American Medical Biographies/Wolcott, Alexander

Wolcott, Alexander (1790–1830)

Alexander Wolcott, Indian agent and first resident physician at Chicago, was born at East Windsor, Connecticut, February 14, 1790. The ancestor of the Wolcott family in America was the Honorable Henry Wolcott who came from Tolland, England, about 1628. The father of Alexander Wolcott was also named Alexander Wolcott, an attorney of Windsor, Connecticut, who was a graduate of Yale and a distinguished lawyer. He removed to Middletown, Connecticut, where he was collector of the port through the administrations of Jefferson, Madison, Monroe and John Quincy Adams. He was a member of the constitutional convention of 1818. The grandfather of Dr. Wolcott was a physician of prominence in Windsor, chairman of the committee that examined applicants for the post of surgeon, or surgeon's mate. Before and since his time, many Wolcotts have been members of the medical profession. One, who became well known to the profession in Chicago, was Dr. Erastus Bradley Wolcott, who settled in Milwaukee in 1839, regent of the Wisconsin State University and surgeon-general of Wisconsin.

Alexander Wolcott was graduated from Yale in 1809, studied medicine with Nathan Smith (q.v.) in Hanover, New Hampshire, and in March, 1812, enlisted in the army of the United States as surgeon's mate and in April, 1816, was promoted to the rank of post surgeon. He resigned from the army in 1817 and in 1818, President Monroe appointed him Indian agent to the Lakes (Chicago). Governor Cass, territorial governor of Michigan, was superintendent of the northern division of Indian tribes, which comprised the entire northwest. This brought the doctor and governor into close personal relations. In 1819 John C. Calhoun, the Secretary of War, arranged with Governor Cass to organize an expedition to explore the upper lakes region and find the source of the Mississippi River. The expedition set out from Detroit on the first of May, 1820, in boats constructed by Indians and rowed with oars by soldiers from the garrison at Detroit and Indian helpers. Henry Schoolcraft of New York was sent by the government as mineralogist and Dr. Wolcott as physician, to the expedition. Owing to the large size of their boats, the shallow water of the Mississippi prevented proceeding above the lake, which Mr. Schoolcraft named Lake Cass, and from which they turned back Four months were consumed in making the journey, visiting Indian tribes and getting back to Detroit. Mr. Schoolcraft, in his report, speaks of Dr. Wolcott as a gentleman commanding respect by his manners, judgment and intelligence. Twelve years later, in 1832, Dr. Douglas Houghton (q.v.), of Detroit, accompanied a second expedition, organized by Mr. Schoolcraft, to finish this work. They succeeded in reaching the source of the river, which they found to be about 180 miles above Lake Cass. Thus Wolcott and Houghton had the honor of connecting the medical profession with the discovery of the source of the Mississippi River.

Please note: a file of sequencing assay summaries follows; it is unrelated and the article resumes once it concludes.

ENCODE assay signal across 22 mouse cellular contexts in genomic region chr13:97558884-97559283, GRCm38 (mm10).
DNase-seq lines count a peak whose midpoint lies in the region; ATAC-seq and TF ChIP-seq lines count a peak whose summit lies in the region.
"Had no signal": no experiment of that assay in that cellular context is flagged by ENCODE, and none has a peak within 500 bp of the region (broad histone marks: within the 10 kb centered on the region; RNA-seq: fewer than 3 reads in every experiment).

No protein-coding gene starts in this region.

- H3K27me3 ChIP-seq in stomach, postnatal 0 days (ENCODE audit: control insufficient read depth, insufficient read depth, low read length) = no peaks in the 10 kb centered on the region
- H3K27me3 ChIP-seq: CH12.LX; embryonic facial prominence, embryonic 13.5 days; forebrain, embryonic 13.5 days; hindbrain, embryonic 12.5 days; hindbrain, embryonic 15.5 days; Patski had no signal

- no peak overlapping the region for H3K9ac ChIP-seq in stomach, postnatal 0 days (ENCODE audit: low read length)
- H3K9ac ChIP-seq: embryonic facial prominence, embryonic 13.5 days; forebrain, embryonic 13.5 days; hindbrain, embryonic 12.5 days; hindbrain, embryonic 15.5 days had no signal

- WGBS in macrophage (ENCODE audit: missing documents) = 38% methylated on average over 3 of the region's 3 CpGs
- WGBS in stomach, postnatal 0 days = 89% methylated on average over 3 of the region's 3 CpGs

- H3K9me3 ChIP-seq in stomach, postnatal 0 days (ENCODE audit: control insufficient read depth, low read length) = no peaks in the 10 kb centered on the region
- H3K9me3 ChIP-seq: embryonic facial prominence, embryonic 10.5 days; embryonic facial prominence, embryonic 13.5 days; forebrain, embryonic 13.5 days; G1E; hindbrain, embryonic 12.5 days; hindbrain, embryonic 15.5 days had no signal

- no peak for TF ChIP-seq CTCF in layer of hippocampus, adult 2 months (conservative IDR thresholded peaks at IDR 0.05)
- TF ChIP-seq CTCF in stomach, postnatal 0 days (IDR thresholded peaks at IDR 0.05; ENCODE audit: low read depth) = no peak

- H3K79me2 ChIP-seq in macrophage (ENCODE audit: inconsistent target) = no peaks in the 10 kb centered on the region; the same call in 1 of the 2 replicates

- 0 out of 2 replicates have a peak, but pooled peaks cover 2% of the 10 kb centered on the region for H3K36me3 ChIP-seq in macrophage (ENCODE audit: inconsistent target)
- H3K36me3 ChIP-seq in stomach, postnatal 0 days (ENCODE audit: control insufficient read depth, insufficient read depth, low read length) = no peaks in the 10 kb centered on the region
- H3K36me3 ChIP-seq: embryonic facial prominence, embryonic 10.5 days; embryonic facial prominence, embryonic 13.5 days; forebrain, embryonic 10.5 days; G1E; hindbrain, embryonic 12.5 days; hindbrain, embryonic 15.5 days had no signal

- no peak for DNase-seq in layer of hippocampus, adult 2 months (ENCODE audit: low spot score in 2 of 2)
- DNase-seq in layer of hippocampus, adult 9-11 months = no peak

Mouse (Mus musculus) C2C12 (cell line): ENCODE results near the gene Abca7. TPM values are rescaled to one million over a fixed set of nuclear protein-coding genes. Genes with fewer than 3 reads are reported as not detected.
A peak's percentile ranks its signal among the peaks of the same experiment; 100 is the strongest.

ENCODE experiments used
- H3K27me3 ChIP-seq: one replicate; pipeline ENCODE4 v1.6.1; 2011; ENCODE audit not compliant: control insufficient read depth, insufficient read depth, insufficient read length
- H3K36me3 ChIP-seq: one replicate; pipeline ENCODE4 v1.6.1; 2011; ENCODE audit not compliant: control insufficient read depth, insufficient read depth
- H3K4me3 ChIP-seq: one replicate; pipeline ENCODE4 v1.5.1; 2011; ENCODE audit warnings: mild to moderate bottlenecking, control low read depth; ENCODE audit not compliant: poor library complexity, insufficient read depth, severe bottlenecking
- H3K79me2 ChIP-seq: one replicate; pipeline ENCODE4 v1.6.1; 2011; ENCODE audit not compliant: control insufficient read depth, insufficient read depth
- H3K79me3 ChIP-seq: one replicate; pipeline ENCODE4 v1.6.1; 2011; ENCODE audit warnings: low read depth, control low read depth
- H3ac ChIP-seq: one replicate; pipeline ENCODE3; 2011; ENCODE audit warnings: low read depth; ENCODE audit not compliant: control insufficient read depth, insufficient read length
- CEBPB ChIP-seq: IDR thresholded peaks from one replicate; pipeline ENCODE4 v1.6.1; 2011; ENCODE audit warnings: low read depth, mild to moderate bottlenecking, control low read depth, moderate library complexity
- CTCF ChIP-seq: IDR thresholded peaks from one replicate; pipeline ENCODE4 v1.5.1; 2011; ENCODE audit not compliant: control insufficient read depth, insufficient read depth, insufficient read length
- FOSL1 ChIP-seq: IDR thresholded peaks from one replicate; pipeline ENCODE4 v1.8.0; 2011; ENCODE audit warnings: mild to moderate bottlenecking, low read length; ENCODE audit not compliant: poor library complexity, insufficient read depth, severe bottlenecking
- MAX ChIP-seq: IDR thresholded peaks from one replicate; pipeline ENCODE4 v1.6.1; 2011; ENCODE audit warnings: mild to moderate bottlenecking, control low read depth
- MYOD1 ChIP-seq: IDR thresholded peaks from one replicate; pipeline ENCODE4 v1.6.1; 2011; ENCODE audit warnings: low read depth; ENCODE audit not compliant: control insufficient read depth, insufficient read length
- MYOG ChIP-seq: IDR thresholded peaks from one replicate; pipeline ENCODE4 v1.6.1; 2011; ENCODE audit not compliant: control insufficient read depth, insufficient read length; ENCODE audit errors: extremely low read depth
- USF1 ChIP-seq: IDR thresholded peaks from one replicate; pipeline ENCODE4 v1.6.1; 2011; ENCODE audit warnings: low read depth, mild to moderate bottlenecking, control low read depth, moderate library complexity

On August 29, 1821 one of the last great Indian treaties was held at Chicago. Dr. Wolcott was one of the signers with Governor Cass and the United States Indian Commissioners. Henry Schoolcraft, who attended and acted as secretary, attributed to Dr. Wolcott's advice to Governor Cass the acquirement, for a trifling sum of millions of acres of Michigan lands.

In 1823 the garrison was withdrawn from Fort Dearborn and the fort and property left in charge of Dr. Wolcott until it was again garrisoned in 1828. In these early days the settlement of Chicago consisted of a few families clustered about Fort Dearborn; one family which had settled there as early as 1804, was that of John and Eleanor Kinzie, whose eldest daughter, Ellen Marion, the first white child born in Chicago, Dr. Wolcott married on July 20, 1823. As there was no one in Chicago legally authorized to perform a marriage, a Justice of the Peace, who was on his way from Green Bay, Wisconsin, to his home in Peoria, was called on for the ceremony.

Shortly before his death Dr. Wolcott purchased at the sale of canal lands, a number of town lots and eighty acres. The latter, years later, became "Wolcott's addition to the city." For many years North State Street bore the name of Wolcott Street. Dr. Wolcott died October 25, 1830, and was buried near the fort. In 1865 Mrs. John H. Kinzie had the remains of Dr. Wolcott and his two children removed to her lot in Graceland Cemetery.